But looking at it from the flip side, I get very unsettled when someone tries to rearrange my stuff when I have it in a specific order, so I suppose it makes sense that others may not like their stuff being reordered. Of course, there are people who don't mind it or actually welcome it. However, seeing as I can never read people and will never be able the two apart, I'm not even sure why I made that point. Eesh.

From Sarah.

Sunday, 26 May 2013

Entry 5

Entry 5

Spinning when feeling tense or overstimulated is a stare-worthy activity and may alienate those present.

Dear Internet,


Spinning is something I do a lot. Rocking is a typical autistic behaviour and, whilst I do rock, both are stims and fall under the umbrella of repetitive behaviour. I've also noticed that I spin a lot at train stations. Probably because it's so loud and crowded and there are weird smells, not to mention the stress of getting the right train at the right time. There are just too many things going on and spinning helps me almost to block out everything going on. It's very calming for me, but apparently not for other people. Several times I've been approached by others waiting on the platform to ask if I'm alright.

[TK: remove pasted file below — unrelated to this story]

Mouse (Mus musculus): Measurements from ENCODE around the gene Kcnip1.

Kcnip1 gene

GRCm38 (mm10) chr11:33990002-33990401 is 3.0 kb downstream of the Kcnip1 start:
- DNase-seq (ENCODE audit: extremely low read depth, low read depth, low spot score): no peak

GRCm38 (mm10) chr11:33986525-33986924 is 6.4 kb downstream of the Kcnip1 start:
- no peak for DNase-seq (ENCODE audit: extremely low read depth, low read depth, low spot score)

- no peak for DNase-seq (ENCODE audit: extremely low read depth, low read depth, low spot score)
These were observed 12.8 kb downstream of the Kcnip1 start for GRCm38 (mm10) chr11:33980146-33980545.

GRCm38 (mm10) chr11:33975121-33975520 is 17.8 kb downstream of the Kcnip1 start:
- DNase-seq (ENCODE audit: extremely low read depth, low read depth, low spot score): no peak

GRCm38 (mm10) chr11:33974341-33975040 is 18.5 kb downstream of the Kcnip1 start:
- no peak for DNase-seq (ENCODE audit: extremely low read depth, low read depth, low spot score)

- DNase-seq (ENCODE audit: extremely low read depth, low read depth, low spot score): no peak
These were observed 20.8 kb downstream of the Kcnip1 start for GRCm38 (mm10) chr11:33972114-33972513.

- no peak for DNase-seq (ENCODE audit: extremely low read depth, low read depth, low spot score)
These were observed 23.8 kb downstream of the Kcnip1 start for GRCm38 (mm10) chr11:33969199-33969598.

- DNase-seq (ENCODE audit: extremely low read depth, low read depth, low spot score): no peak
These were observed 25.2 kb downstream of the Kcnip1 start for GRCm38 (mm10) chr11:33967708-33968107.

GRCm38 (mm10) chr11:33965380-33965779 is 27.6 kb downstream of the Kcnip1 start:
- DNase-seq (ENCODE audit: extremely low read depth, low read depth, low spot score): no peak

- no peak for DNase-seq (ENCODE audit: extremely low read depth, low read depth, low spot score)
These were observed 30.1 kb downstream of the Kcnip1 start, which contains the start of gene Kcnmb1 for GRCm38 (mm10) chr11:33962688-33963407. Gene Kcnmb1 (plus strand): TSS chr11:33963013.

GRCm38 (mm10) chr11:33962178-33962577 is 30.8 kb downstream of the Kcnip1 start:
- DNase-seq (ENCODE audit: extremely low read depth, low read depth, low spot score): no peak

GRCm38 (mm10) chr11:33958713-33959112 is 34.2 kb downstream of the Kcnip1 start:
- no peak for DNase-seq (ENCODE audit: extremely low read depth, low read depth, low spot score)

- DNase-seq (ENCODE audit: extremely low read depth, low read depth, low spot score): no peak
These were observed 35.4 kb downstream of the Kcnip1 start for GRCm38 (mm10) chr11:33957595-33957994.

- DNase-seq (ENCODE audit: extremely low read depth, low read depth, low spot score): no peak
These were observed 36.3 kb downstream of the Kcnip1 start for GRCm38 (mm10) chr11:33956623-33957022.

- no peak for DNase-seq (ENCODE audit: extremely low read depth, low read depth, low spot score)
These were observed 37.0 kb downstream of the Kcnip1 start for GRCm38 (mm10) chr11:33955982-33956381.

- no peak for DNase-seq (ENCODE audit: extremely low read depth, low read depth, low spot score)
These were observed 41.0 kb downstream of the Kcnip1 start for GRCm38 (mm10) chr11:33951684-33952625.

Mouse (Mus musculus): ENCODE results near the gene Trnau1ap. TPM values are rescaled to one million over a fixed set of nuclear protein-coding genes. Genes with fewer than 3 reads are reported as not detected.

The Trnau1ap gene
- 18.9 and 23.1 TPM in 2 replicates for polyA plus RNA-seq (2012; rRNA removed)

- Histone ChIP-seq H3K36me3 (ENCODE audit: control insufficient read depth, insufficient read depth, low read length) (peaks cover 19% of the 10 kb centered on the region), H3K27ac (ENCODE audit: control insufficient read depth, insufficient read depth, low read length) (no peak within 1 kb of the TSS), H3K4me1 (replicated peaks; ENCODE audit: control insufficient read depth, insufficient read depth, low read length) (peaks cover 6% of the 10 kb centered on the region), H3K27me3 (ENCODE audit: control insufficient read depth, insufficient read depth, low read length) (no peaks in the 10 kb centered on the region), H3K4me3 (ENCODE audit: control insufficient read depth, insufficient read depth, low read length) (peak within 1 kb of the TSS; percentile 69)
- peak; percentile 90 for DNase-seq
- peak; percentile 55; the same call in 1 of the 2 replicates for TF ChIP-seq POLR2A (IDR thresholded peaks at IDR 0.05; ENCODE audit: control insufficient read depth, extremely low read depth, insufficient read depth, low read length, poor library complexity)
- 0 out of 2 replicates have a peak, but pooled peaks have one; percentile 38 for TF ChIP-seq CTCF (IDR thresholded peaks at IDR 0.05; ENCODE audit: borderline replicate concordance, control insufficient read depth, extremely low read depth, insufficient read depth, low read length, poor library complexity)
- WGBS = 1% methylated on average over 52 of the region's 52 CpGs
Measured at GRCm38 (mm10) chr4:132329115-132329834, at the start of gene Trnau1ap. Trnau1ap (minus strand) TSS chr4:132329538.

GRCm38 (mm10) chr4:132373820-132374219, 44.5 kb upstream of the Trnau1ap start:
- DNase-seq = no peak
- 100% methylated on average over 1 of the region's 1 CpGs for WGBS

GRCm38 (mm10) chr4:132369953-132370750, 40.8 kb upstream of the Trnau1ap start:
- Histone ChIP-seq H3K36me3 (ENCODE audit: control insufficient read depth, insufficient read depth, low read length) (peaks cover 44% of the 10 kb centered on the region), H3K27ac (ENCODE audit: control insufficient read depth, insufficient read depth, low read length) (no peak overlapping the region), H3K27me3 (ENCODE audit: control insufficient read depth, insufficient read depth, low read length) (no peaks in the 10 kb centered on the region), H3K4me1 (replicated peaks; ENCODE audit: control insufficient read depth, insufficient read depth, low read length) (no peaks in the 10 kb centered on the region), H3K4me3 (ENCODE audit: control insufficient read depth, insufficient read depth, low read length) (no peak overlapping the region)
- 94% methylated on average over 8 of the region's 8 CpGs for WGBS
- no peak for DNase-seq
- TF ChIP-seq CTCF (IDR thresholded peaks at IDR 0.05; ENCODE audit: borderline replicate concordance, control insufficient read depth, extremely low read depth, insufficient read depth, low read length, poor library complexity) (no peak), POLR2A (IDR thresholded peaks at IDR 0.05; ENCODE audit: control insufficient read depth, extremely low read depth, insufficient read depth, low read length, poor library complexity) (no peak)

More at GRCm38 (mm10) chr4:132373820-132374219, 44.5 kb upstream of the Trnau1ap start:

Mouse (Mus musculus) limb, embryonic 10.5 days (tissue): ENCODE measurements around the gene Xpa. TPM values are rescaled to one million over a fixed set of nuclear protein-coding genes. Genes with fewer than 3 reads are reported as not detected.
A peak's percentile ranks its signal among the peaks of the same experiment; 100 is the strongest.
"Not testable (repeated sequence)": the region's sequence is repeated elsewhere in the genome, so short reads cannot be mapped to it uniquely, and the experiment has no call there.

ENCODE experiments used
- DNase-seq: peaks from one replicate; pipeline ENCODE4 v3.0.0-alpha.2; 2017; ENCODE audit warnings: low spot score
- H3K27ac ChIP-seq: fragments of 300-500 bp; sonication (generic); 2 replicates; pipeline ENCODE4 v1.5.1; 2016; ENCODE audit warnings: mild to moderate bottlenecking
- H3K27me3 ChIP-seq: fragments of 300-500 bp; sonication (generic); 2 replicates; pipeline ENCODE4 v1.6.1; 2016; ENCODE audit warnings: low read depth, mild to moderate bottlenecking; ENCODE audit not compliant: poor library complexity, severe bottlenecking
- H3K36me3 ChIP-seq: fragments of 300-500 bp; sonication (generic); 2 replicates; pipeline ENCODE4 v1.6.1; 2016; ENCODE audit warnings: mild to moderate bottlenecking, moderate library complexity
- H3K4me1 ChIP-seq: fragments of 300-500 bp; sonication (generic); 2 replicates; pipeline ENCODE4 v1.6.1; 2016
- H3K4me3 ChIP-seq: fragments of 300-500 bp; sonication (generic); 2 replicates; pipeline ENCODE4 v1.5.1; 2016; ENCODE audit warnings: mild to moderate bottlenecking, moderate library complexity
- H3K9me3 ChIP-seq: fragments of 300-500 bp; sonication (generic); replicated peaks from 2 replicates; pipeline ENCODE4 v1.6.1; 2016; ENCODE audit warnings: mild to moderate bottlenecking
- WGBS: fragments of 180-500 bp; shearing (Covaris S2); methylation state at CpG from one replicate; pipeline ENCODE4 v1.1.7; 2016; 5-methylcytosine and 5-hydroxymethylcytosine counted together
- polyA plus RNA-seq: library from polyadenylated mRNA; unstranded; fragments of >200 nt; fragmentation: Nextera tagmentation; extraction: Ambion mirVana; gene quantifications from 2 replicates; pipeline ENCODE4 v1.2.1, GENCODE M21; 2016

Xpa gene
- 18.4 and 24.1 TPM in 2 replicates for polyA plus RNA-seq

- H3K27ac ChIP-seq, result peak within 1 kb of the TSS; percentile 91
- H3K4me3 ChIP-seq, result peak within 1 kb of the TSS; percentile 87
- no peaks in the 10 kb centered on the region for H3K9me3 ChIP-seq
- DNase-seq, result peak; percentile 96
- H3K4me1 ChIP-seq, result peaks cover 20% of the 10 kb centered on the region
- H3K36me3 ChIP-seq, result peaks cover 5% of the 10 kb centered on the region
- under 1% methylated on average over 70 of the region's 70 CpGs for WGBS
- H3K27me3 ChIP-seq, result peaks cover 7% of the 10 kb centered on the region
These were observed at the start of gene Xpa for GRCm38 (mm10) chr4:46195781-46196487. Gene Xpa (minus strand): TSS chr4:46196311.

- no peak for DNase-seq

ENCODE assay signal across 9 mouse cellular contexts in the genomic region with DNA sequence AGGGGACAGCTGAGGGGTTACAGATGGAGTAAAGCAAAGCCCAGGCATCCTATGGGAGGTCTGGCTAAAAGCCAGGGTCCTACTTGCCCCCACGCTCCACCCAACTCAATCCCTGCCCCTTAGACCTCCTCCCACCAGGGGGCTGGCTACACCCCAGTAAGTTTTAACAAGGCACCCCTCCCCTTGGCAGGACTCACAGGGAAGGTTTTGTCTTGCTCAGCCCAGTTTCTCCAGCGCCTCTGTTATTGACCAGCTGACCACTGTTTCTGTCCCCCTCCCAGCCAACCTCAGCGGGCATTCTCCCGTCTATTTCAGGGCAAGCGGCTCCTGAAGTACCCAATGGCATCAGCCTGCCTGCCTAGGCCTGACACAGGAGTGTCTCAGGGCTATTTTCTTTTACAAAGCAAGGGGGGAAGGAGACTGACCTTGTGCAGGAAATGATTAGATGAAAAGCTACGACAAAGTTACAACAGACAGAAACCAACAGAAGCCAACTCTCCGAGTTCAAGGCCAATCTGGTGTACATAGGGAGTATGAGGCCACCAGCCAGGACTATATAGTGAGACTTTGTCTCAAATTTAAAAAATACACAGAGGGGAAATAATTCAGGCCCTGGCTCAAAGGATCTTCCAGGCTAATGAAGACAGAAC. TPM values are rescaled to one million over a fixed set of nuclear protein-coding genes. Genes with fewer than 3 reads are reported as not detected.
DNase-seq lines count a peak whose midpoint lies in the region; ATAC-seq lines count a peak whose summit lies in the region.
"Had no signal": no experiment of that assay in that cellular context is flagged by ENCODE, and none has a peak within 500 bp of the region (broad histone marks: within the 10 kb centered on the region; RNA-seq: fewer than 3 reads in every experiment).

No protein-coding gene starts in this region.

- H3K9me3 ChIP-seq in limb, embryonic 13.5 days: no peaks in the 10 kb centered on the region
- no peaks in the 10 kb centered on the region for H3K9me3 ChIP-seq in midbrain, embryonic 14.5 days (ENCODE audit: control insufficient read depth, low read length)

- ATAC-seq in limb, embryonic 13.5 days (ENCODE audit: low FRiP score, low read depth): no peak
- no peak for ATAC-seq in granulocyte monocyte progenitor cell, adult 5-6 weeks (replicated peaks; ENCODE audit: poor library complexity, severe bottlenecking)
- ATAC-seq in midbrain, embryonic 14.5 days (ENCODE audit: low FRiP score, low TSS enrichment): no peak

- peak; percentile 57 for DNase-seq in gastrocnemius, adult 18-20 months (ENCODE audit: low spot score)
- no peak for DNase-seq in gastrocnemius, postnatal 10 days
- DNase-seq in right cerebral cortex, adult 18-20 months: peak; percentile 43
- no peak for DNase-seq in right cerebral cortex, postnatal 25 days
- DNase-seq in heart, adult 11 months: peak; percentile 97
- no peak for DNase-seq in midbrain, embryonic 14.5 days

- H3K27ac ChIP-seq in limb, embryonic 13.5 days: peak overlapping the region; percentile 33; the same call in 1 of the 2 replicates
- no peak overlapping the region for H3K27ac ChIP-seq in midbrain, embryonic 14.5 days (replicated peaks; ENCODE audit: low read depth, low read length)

From Sarah.

Sunday, 12 May 2013

Entry 4

Entry 4

Flinching at another's touch is often regarded as discourteous or unkind, even if aforementioned flinching is involuntary.

Dear Internet,


This is something that I learned fairly early on. Neurotypical people just don't seem to understand that I'm not being rude, I don't think you're disgusting and I certainly am not doing it just to get at you. It makes me feel uncomfortable when you touch me, especially without permission, and I am under the impression that it is only human to not want to feel uncomfortable. All the same, I do try to explain to people who seem hurt that it isn't anything personal.

From Sarah.

Wednesday, 8 May 2013

Dear Internet,

I am having a crisis. An actual fucking crisis. I can't breathe and I'm shaking oh shit.

As you probably don't know, I have for many years aspired to be a midwife. I was rejected from four out of five of my university choices (yes, I am that bad at interviews) and I thought that I was very likely going to be rejected from my last one. Until I just got an offer from them.